Armidale Vet - North Hill Vet Sarah Butler Veterinary Surgery Dogs Cats Pets Horses Equine Farm Animals - "Friendly and caring service for all your pets and working animals"

What dog breed is right for me?

June 22nd 2015

Author: Sarah Butler

This week I thought we might cover some of the popular breeds and their pros and cons. 

It's important that people consider their living circumstances, activity levels and general lifestyle when choosing a pet or the potential mismatch can result in unhappiness in both parties.
Behavioural problems are the main reason for relinquishment of a pet and a lot of them (not all) arise from the pet's needs not being met on a psychological level.

Obviously I can't cover even close to all the dog breeds, but I will cover some of the most popular.

Labradors

Yup these loveable goofs top the list as one of the most popular family pets. And for good reason...

They are generally very tolerant, affectionate and outgoing, rarely having problems with socialising and are highly trainable. They are usually confident and whilst they may get bored on their own, it is rare to see them for separation anxiety and they can retain their puppy joy (crazy) for many years.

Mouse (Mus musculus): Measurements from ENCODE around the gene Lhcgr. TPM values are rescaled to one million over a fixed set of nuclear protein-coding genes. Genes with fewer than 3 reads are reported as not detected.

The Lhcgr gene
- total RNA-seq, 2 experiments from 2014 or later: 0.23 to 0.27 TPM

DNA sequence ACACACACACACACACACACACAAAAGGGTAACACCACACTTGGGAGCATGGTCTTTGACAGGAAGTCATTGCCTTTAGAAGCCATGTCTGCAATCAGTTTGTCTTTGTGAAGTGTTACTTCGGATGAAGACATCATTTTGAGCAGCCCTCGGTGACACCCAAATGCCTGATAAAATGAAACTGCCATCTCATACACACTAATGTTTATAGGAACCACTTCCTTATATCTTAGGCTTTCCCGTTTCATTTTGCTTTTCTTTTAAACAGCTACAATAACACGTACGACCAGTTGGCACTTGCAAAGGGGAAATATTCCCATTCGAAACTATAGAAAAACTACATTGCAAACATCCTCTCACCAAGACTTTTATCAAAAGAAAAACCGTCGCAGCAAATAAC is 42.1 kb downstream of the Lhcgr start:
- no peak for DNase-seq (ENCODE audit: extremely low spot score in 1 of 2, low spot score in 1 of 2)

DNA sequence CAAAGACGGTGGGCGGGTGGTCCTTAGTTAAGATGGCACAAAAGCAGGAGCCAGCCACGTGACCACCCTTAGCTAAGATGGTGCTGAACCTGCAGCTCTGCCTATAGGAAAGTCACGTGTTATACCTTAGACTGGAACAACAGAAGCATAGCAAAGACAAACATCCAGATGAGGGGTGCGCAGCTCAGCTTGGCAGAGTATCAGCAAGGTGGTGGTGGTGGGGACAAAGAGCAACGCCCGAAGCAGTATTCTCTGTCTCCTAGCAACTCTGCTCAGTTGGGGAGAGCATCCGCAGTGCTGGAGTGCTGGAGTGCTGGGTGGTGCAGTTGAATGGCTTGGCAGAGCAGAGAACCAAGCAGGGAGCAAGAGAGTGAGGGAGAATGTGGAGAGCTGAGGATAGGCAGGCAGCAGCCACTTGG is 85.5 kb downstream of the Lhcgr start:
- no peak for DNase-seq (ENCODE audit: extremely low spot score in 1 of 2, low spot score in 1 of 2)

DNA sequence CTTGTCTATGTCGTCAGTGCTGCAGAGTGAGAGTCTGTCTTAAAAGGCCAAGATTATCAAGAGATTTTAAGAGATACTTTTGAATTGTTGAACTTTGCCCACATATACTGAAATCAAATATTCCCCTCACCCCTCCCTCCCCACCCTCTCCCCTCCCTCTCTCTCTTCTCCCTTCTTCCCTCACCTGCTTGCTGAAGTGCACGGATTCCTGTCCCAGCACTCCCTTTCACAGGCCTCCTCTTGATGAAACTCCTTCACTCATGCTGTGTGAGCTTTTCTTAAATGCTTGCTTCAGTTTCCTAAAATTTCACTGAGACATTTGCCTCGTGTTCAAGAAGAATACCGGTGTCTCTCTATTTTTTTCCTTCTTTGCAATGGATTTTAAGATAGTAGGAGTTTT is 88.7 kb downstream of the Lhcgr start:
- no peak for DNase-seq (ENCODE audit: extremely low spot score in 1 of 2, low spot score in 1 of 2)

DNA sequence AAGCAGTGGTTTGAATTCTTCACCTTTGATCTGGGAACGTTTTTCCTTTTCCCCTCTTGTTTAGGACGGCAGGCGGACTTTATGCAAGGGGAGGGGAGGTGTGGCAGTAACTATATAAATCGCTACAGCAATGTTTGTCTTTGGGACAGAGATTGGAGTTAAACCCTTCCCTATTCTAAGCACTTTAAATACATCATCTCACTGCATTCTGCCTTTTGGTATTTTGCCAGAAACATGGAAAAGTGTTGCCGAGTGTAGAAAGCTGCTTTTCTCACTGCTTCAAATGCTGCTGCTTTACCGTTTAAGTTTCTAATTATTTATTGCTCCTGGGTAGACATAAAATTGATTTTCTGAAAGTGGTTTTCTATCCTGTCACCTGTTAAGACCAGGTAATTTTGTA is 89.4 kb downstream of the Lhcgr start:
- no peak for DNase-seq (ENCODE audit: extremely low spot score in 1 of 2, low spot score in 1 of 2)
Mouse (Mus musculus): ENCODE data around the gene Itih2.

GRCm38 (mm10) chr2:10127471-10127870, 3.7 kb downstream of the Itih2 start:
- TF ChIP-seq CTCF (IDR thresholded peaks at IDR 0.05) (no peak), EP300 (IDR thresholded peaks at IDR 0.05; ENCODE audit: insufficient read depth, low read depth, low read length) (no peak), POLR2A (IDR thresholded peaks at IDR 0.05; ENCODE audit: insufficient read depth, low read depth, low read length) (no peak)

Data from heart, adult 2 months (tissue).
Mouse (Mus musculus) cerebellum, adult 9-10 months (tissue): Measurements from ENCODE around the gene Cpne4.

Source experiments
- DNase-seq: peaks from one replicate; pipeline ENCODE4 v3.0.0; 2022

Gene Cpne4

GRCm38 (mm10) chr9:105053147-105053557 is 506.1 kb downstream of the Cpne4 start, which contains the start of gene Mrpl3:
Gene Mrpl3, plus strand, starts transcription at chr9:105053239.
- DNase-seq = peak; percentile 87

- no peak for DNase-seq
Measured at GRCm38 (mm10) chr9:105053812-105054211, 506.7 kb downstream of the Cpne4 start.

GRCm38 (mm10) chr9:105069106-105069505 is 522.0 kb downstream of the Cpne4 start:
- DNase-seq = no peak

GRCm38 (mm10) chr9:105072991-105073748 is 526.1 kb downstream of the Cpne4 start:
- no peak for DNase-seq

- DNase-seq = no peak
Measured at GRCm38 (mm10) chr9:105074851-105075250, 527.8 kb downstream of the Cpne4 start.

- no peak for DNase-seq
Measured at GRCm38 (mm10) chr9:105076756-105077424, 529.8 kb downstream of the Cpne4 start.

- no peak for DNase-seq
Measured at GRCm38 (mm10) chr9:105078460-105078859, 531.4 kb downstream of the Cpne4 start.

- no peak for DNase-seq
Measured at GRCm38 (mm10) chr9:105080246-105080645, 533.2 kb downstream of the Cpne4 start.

However, they do have a tendency to get fat as they are highly food motivated, aka giant pigs, which will eat anything alive or dead (which makes them highly trainable as a plus). They are also prone to ear infections due to their love of the wet stuff and having floppy ears and are one of the breeds most at risk for elbow and hip dysplasia. 

So if you want a family dog who will love your kids as much as they love him, you enjoy big sloppy kisses, sharing a wet dog shake or just want a fun-loving companion, then the labrador might be for you.

Cavalier King Charles Spaniel

These guys are the gentle hearts of the small dog world.

Cavaliers are affectionate, kind and gentle and often great with kids. They have a silky coat and oh so strokeable ears. They are loving and loyal and a popular family dog.

Downsides include a genetic predisposition to heart problems, hernias and dry eye. Their coat requires regular grooming to stop matting and keep it gorgeous and they can suffer dental and breathing/snoring issues if they are particularly short nosed.

But despite this, they are a beautiful natured dog with huge liquid brown eyes to fall in love with and a huge heart full of love, love, love.